“‘Impossible’ is a fallacy,’ speaker says in tech-driven Closing Keynote
Imagine if a colonial American had invented FaceTime. Mick Ebeling has, and the way he sees it, the person behind the craze likely would have been a candidate for burning at the stake.
Thankfully, we now live in a culture far more receptive to innovation. That’s why Ebeling, an entrepreneur and the founder of Not Impossible Labs, on Wednesday challenged attendees of the Closing Keynote at the 2022 NSC Safety Congress & Expo in San Diego to join the movement to use technology for change.
“What it means to be human and to live on this planet is we are constantly, always evolving things from impossible to possible,” Ebeling said. “And my question to you is: If everything that is possible today was impossible first, then doesn’t that also mean what is impossible today is on the same trajectory?
“‘Impossible’ is a fallacy. ‘Impossible’ is a temporary state of being that we live with, but it’s our job while we’re here to do whatever we can to make the ‘impossible’ possible.”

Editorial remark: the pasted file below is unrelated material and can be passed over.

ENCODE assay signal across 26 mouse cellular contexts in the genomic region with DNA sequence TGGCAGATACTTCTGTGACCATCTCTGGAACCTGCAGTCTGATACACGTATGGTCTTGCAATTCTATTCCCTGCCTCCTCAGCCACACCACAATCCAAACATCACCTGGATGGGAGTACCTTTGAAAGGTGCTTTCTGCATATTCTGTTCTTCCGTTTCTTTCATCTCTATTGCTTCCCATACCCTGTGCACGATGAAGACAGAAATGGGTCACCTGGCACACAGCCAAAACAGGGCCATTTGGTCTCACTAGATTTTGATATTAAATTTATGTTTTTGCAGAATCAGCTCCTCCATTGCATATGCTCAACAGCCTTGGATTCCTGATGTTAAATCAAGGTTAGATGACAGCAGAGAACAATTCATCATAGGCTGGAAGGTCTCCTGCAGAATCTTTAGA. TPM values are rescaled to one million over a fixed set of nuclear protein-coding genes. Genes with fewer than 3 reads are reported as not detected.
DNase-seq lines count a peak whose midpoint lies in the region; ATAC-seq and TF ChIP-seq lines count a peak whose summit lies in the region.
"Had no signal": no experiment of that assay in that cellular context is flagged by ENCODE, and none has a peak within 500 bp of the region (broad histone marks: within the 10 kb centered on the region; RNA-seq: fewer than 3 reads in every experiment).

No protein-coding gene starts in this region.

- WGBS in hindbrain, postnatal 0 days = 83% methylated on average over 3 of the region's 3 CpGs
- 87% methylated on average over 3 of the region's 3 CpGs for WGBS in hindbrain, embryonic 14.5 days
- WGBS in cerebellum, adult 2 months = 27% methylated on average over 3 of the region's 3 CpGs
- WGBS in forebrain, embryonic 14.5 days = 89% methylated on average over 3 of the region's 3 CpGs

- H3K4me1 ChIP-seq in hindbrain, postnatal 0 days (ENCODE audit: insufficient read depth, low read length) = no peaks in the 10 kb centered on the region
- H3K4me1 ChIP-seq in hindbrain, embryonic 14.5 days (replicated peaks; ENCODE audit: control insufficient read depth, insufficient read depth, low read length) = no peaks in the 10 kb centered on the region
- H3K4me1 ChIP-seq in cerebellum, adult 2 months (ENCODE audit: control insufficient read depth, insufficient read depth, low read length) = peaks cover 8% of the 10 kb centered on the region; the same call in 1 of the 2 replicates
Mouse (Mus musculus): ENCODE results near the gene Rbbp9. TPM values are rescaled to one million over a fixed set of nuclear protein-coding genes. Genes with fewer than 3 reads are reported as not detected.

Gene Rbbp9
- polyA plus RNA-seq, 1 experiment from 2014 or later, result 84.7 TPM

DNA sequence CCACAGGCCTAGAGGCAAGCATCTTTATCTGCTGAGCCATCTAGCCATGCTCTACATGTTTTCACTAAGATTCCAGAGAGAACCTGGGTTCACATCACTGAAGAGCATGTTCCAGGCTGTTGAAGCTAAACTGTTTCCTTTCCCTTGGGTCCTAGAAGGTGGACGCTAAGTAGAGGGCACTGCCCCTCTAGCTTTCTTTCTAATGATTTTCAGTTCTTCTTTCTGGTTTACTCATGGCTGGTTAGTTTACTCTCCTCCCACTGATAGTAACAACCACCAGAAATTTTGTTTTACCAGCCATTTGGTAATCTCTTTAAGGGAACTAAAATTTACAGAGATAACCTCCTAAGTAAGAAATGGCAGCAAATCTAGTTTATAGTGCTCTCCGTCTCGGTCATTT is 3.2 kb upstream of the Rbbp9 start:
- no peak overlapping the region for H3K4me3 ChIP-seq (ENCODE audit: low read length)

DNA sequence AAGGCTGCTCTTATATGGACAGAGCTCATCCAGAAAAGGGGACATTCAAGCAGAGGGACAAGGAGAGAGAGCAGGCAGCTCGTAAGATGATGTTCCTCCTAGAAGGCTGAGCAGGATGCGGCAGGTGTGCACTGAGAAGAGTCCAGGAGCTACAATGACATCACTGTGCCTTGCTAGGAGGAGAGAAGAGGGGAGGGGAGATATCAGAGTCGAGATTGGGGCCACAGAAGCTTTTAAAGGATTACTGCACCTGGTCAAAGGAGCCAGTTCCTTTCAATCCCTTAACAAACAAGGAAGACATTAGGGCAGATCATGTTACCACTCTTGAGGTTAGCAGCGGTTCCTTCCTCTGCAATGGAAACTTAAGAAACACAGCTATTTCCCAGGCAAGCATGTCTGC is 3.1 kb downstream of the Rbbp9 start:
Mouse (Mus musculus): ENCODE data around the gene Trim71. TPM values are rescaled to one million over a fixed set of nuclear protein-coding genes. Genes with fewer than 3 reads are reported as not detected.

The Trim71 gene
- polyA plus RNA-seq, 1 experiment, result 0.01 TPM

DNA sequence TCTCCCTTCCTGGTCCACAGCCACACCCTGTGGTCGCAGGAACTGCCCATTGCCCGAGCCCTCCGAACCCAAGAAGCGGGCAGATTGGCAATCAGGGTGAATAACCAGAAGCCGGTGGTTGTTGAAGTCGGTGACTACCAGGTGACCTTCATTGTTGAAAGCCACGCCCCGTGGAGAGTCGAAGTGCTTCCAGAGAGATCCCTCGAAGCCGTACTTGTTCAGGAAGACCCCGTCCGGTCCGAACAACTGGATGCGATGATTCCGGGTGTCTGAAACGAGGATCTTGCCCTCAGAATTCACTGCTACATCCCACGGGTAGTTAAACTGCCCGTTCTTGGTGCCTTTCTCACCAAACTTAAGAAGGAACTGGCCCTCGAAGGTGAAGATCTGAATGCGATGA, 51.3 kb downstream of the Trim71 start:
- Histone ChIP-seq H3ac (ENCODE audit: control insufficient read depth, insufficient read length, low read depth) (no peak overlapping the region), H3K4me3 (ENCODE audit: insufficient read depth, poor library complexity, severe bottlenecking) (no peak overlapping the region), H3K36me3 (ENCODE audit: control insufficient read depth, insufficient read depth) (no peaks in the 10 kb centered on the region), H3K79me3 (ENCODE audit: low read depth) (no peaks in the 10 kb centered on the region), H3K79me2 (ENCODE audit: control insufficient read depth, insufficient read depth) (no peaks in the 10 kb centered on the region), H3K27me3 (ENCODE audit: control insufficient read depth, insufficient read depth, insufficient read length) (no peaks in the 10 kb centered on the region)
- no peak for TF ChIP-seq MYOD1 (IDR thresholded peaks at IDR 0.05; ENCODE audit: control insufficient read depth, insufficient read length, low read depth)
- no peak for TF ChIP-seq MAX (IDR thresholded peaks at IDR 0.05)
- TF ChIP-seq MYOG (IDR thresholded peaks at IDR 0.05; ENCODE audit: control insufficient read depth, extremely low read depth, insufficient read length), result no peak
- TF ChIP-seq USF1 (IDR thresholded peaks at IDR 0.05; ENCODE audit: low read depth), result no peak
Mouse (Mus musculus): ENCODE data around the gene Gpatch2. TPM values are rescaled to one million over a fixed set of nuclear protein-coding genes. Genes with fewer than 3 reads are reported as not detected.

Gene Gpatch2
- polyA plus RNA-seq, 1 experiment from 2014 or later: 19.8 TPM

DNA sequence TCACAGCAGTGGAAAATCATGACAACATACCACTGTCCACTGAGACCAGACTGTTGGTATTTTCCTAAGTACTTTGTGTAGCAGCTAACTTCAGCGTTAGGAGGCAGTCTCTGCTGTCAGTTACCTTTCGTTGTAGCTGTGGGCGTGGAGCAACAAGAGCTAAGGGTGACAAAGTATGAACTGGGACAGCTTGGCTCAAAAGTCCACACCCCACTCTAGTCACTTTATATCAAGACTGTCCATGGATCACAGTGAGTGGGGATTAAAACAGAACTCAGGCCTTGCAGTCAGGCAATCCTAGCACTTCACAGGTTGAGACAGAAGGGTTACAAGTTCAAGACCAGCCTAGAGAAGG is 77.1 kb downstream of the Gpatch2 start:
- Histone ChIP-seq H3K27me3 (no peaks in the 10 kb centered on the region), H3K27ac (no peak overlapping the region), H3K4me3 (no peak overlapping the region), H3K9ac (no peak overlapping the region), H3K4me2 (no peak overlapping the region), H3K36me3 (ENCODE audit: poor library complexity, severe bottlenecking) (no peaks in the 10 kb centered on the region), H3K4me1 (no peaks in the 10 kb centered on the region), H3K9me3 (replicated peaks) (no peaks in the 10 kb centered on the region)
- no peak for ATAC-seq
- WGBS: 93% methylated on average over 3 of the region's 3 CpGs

Ebeling prefaced his remarks by asking how many in the crowd attended his address during the Opening Session of the 2019 NSC Safety Congress & Expo, which also took place in San Diego.
“So, did anything happen between then and now?” he asked with a smile, a nod to the COVID-19 pandemic. “A couple things?”
From there, he discussed the genesis of his company, which sprouted from Ebeling’s inspiration after attending an art gallery show to benefit Tony Quan, a Los Angeles street artist with Lou Gehrig’s disease.
Ultimately, Ebeling recruited a group of creators and scientists to live in his home, where they developed the Eyewriter, a device that tracked Quan’s eye movement and allowed him to create art again for the first time in seven years.
To Ebeling, such inventions loom as opportunities to “change the world through technology and story.” By individualizing a problem through storytelling, we can begin the path toward creating widespread solutions.
“If we can tell the story of one and solve for one,” Ebeling said, “that can lead to the helping of many.”
– Kevin Druley, reporting from San Diego